1) Every single Iranian in Iran is much more schooled in hiding information and identity. - compared to every single american. I would change that to "as a society and as people Iranians are much more schooled in hiding information and identity then americans overall and majority of americans in particular." True.
2) Countless young men, trained as engineers, are driving taxis in Iran. - majority of young men trained not only as engineers but also in other professions drive cars which apart from being their own private vehicles are used as a source of second income, to wit, as taxis.
Up till now that was true, at present with gas restriction it may be different. These people probably lost their second income.
3). Money is almost always used to improve one's own situation. - True. Is it not true in the States, too?
4) Iran has the biggest brain drain in the world and perhaps one of the biggest money drains as well. True.
Iran has the highest rate of "brain drain" in the world. That's the conclusion of the International Monetary Fund, which recently surveyed some 61 countries. The IMF says every year more than 150,000 educated Iranians leave their home country in the hope of finding a better life abroad
source


Hmm......... Ron please try better next time ;-)

Anonymous said...

The United States Marine Corps is not the army. Ask anyone who has been touched by the Corps.
Sergeant Major Sloan

Anonymous said...

So Golnaz Esfandari interviewed a few young Iranians who had left their country. Big deal. What the IMF's survey method was, we are not told. There is no supporting evidence in the article for the claim that "Iran has the highest 'brain drain' in the world." Smells like propaganda to me.
ron

Anonymous said...

I LOVE THE SMELL OF NAPALM IN THE MORNING!!
Lt. Col. Stryker, USMC, ret.

Anonymous said...

Intelligence guys invariably are stupid. You don't want to know about the unit I was in.
ron

Anonymous said...

And, Tori, I don't give a damn about anthropological methodology, which is largely discredited in academic circles in the West. Iran doesn't need anthropologists poking around, because they are increasingly being used by the US military and the CIA. I can't recall recommending anthropology to you. Blast all anthropologists to Hell!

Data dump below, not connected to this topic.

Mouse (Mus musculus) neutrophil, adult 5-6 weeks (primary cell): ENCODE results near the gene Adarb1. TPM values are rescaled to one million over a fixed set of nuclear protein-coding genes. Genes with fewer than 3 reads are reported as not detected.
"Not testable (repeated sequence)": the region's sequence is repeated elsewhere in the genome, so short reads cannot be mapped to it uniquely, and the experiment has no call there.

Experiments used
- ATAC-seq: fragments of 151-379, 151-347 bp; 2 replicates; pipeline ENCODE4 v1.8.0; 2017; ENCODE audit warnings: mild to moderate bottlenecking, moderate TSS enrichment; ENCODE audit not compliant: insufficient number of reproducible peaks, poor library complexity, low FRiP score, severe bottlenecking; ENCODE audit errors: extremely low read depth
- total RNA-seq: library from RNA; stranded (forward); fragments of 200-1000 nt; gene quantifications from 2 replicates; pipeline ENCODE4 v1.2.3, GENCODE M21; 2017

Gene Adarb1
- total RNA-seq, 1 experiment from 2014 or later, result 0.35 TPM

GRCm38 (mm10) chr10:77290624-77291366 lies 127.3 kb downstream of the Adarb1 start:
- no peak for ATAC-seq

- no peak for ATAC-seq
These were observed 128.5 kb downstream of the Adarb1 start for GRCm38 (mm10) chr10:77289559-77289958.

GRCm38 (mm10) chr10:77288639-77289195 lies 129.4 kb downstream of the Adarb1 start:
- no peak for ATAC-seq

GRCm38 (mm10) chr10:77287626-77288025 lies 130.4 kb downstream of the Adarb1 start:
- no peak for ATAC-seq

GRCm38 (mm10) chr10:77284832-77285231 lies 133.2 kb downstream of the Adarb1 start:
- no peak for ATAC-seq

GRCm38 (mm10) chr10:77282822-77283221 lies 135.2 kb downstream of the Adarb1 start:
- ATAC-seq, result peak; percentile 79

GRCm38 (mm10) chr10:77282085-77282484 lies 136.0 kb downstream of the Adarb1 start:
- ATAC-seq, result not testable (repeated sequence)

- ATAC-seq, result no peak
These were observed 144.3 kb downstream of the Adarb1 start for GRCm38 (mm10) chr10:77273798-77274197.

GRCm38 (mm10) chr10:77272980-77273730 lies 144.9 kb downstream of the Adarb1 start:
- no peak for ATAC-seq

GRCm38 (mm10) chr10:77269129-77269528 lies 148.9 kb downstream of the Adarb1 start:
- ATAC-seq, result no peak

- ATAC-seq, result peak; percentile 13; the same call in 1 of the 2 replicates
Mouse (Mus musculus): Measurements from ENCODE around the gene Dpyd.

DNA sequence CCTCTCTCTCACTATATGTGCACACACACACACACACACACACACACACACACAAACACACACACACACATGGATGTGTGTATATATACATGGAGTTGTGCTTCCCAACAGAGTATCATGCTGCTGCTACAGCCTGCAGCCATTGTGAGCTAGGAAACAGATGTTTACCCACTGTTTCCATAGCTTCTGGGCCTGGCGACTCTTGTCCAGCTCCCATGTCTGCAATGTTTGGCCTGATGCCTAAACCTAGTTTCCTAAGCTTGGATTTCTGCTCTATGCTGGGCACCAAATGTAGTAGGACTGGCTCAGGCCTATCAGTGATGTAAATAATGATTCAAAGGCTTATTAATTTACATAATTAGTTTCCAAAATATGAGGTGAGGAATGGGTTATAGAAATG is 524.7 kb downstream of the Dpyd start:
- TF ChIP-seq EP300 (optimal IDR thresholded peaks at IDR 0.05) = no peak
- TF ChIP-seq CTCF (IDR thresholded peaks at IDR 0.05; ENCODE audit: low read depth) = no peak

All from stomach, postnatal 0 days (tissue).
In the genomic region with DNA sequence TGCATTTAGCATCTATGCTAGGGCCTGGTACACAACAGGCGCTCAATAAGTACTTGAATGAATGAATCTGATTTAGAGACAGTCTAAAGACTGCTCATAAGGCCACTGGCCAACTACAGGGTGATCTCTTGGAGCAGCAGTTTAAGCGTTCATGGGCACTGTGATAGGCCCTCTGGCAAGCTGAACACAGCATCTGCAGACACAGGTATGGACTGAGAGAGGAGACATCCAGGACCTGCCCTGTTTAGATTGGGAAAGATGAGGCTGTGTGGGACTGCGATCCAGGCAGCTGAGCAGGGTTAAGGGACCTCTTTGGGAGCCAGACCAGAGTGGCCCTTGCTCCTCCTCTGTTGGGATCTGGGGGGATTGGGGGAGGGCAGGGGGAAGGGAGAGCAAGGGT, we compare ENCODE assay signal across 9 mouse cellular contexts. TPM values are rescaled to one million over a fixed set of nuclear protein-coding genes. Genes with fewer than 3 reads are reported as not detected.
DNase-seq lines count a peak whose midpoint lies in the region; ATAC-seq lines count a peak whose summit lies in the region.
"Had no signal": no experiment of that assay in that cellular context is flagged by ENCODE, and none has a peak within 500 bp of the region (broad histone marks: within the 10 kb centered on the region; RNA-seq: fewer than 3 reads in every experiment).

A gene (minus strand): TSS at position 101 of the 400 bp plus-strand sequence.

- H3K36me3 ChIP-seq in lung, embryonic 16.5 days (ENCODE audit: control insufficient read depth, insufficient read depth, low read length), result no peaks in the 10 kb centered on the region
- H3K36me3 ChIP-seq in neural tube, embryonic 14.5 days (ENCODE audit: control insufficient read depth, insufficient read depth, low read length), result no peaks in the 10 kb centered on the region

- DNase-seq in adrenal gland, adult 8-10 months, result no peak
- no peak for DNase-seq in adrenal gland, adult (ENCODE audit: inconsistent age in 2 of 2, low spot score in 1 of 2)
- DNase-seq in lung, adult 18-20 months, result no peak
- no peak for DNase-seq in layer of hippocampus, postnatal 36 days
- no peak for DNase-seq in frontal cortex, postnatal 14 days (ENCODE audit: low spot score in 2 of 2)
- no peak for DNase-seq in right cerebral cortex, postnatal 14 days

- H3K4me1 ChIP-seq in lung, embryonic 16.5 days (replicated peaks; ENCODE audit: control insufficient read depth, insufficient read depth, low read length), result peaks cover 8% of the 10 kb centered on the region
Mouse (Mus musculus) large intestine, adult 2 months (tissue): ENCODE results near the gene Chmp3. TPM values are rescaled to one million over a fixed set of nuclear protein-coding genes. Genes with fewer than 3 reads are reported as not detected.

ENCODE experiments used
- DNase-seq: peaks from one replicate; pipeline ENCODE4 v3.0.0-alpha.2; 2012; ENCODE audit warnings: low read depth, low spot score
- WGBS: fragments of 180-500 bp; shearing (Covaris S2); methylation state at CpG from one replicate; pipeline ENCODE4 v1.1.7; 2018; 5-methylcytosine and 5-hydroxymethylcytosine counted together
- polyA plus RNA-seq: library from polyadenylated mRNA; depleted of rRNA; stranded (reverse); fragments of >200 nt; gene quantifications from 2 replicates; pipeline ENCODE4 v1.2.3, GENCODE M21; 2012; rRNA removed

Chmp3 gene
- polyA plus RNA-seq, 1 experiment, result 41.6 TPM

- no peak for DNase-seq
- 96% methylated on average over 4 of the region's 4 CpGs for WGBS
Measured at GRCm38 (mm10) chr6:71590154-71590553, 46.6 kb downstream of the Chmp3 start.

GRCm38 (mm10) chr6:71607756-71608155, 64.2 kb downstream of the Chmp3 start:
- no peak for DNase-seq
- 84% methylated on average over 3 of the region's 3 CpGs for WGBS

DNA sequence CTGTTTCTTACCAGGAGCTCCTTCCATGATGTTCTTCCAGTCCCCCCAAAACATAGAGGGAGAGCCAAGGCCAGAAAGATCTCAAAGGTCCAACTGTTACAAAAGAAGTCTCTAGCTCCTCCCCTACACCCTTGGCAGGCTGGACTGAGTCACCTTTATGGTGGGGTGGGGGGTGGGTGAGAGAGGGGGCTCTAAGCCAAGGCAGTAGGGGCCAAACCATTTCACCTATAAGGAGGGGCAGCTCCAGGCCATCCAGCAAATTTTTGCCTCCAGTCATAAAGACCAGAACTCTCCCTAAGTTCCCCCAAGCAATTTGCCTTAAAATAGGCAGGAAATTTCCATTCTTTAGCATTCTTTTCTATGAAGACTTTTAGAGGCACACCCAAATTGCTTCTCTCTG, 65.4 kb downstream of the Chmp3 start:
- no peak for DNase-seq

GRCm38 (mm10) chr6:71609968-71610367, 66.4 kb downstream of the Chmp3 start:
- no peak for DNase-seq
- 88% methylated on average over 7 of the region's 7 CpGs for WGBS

ron

Anonymous said...

This Stryker and Sloan... Seems that you call out the best in everyone!
ralph

another anonymous said...

Ron

I seems that you have your views which nothing - no publication, no article, no data can change. That which does not agree with your view "smells like propaganda"
Fine. No problem.
As for the differences between various branches of the US military - I don't care. I am also perfectly content not to know the unit you were in, long, long time ago.
As the guy from your generation sang "The Times They Are A-Changin'" ;-)

Anonymous said...

I want to inspect the survey methodology before I credit any generalizations or conclusions. That seems a reasonable request.
If you have a choice between the Marines and the Army cooking your ville, I suggest that you go with the Army, for health reasons. Marines are trained to kill and destroy anything that gets in their way. Semper Fi!!!!
And, ah yes, the times are achanging - into the same old same old - It only seems different because you are young and untutored. Carry On! But, you better adjust to the system in Iran... If you want to have any future there.
Truly yours,
Ron

another anonymous said...

Hey, ron

But I am not living in Iran, and I am not Iranian. Neither I am american.
Yours truly,
another anonymous

Anonymous said...

Ahmadinejad
Is not so bad
When you compare him to the Shah.
He truly loves Muhammad's law
And has not yet gone completely mad!
Ilse

Anonymous said...

re: brain drain